Emails: emails are usually something that is not expected to be seen in the list of electronic contracts but it has been ruled in several cases to constitute a legally binding contract. The Supreme Court of India upheld the validity of an unregistered and unsigned contract discussed via email.

In the case of Trimex International FZE vs. Vedanta Aluminium Limited, India 2010, confirming the enforceability of the contract via email.

Emails can also be electronically signed, which is an important factor in determining when an agreement becomes a contract.


E-contracts have been proven to be beneficial in so many ways, especially for business transactions, for example, when you work with international partners (and paper contracts would indeed be time-consuming and costly because of the geographical distance) or when you need to sign a large number of new contracts on a regular basis. Some of the benefits of e-contracts are:

1. Unlike a traditional contract, an e-contract is not time-consuming: forming and executing a traditional contract is said to be a very time-consuming process which may lead to canceling a job proposal or sales negotiation because it takes more time for your prospective client to receive, interpret, consider, and sign a legally binding contract.

E-contracts overcome this issue by enabling your prospects to instantly view and sign a proposal on a computer, smartphone, or tablet, or on your e-commerce site. Sometimes, they may only need to click an "I agree" button to complete the transaction.

2. E- Contracts are easier to use: in a traditional contract, parties must physically meet to inform each other and any middlemen they hire about the contract's terms and conditions, whereas in E-contracts, there are ready-to-use templates for numerous types of contracts. Parties simply need to fill in the basic details such as name, address, terms and conditions, and so on in these templates. When both parties digitally sign the contract, it is considered completed.

3. Elimination of errors: in a traditional contract, the contract is written by a man which may lead to a high chance of making many errors and mistakes. But in E-Contracts, there are templates available that have been verified by lawyers and contain all of the necessary information that eliminates the possibility of any contract errors.

4. Low transaction cost: In paper contracts, middlemen are involved, which raises the cost of contract execution. Not only are middlemen involved, but so are labor and material costs such as paper, printing, and so on. Whereas in E-Contract, Middlemen, as well as the costs of paper, printing, and electricity, are eliminated in E-contracts. Using e-contracts, provides the user or parties with low transaction costs.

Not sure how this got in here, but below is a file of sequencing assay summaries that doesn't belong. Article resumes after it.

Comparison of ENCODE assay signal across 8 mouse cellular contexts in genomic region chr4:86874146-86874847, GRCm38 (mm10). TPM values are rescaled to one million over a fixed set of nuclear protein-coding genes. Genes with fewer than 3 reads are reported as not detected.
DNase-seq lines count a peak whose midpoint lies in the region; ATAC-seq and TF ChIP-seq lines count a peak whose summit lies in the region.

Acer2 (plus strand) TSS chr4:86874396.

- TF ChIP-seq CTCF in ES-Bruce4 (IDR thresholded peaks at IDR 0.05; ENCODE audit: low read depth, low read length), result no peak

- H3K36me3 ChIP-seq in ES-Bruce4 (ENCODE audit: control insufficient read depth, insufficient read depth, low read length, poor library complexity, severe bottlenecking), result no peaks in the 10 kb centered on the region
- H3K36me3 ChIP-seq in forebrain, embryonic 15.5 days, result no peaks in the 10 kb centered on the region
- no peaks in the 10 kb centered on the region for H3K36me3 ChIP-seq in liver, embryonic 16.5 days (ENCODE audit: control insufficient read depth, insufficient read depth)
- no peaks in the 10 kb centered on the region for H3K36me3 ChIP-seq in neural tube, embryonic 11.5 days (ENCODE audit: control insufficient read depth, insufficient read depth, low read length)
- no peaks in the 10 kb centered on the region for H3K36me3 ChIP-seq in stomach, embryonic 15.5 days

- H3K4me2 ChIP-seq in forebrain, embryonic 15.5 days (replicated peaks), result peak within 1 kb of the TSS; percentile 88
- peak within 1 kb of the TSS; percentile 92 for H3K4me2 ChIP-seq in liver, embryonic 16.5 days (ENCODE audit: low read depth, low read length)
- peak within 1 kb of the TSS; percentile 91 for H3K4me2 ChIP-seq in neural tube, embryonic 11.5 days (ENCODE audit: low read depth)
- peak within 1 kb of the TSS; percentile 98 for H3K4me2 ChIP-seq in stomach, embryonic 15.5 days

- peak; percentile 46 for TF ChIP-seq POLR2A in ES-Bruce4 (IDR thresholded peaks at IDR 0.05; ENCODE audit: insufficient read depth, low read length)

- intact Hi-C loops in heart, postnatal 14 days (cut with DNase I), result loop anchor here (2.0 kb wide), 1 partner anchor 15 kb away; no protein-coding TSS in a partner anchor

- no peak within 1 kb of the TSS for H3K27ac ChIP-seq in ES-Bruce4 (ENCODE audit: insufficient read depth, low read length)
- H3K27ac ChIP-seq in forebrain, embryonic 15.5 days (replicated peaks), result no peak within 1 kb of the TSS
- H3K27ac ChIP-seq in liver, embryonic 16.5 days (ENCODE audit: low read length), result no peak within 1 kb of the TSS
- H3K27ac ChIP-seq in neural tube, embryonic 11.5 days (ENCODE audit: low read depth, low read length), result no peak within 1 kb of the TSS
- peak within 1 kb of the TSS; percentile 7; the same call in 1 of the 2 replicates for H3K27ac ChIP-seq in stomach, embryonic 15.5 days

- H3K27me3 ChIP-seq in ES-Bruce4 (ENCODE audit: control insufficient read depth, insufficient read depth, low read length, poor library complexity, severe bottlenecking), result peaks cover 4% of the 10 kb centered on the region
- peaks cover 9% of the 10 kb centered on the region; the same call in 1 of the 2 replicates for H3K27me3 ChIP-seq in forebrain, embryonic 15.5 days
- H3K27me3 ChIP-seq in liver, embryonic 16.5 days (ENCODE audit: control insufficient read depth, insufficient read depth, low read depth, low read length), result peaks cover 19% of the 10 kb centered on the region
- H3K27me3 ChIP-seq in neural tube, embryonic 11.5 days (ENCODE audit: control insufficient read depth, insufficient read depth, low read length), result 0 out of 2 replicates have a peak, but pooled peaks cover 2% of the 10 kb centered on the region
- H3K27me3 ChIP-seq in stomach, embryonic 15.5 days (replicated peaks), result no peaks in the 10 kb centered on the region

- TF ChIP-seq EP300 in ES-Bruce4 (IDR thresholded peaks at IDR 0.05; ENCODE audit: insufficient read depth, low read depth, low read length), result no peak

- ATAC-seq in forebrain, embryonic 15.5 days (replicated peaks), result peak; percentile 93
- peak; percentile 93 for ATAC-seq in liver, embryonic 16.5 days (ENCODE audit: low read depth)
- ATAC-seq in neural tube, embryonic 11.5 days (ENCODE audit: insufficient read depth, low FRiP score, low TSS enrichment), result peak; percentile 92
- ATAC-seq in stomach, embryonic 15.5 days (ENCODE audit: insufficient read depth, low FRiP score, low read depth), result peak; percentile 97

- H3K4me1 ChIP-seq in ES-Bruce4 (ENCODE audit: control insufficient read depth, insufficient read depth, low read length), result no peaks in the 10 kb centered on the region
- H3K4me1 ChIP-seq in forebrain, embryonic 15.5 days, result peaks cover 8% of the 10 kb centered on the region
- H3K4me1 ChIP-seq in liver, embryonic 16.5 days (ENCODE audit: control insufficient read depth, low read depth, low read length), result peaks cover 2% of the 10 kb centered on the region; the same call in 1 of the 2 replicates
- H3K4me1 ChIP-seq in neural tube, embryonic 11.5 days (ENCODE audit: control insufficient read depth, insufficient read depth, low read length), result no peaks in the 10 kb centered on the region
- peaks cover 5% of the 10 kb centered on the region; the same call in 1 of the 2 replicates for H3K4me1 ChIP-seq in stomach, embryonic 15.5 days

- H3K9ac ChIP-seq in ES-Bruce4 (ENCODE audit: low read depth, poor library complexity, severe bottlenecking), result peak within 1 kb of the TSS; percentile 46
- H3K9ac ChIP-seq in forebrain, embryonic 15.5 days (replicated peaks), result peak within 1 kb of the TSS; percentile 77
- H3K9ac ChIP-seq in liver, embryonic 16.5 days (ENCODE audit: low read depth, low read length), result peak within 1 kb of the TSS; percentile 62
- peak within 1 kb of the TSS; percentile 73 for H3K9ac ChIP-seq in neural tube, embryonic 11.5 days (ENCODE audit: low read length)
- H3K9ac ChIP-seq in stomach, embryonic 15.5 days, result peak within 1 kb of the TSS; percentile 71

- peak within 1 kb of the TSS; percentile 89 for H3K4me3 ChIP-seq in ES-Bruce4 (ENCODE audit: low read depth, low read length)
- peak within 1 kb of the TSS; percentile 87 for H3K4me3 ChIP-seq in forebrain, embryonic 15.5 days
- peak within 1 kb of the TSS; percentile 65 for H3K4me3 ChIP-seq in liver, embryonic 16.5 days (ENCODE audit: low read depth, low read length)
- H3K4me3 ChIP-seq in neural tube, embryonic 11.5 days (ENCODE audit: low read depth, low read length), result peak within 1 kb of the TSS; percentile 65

5. Enhances security: In a traditional contract, there is a high chance of the agreement being tampered like signatures being forged, etc. whereas in E-Contract, digital signatures are attached to digital contracts. This prevents any tampering with the contracts. Even if they try, the tampering will be detected and recorded.


Even though E-Contract is one of the best concepts introduced in the business world, it still contains some disadvantages, which are mentioned below:

1. Unassured security: there’s no proper assurance that the vendors would provide protection for business deals, as a result, you should exercise extreme caution when dealing with potentially dangerous electronic software, which can be a disadvantage of electronic signatures.

2. Reliance on proprietary software: One disadvantage of electronic signatures is the reliance on proprietary software, which may be a concern for businesses that do not want to contract with other vendors.

3. Restricted storage: one of the disadvantages of E-Contract is that some of the electronics companies you sign with have limited storage, making it difficult for them to store all of the documents on their servers. This makes these businesses depend on other sources but many are concerned about the security of customer information.


E-Contracts have made a big impact globally, E-contracts are becoming more popular as development and e-commerce expand, particularly in India. E-Contract includes many advantages like saving cost, reducing time, enhancing security and removing any sort of human error, etc.

However, these E-Contracts have many disadvantages. To determine the legality of E-Contracts in India, there is no specific provision that validates the E-contract or a rule that ultimately decides the acceptance of the contract, location of the business, Jurisdiction of court, and so on. Even though the Indian Contract Act of 1872 exists, however, these laws are not drafted with the idea of e-contracts in mind.


1. Yash Thakur‘E-Contracts, Types of E-contracts’ (legal study material. September 30,2021) <> accessed 25 august 2022

2. Information Technology Act, 2000, section 10A

3. Information Technology Act, 2000, section 4

4. The Evidence Act, 1872, section 3

5. The Hotmail Corporation vs. Van $ Money Pie Inc, 1998 WL 388389 (N.D.Cal.)

6. Trimex International FZE vs. Vedanta Aluminium Limited, India 2010 (1) SCALE 574

This article is written by Anjoom Anver of Amity University, Dubai.